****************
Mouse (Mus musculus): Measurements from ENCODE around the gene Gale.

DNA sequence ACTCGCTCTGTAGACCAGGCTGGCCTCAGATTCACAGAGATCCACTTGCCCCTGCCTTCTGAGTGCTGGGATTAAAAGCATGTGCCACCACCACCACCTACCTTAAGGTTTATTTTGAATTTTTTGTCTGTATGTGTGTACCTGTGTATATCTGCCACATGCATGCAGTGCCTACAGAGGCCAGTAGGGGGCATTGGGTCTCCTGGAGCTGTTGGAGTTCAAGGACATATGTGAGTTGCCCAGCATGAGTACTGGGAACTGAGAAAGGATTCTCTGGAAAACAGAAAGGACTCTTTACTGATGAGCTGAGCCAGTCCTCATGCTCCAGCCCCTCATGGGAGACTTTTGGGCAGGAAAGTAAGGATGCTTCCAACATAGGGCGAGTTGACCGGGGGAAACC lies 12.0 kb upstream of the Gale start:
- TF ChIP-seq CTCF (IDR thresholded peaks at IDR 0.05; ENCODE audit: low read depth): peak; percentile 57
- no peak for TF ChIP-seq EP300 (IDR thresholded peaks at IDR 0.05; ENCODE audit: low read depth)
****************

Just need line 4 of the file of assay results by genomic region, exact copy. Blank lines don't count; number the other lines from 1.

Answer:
- no peak for TF ChIP-seq EP300 (IDR thresholded peaks at IDR 0.05; ENCODE audit: low read depth)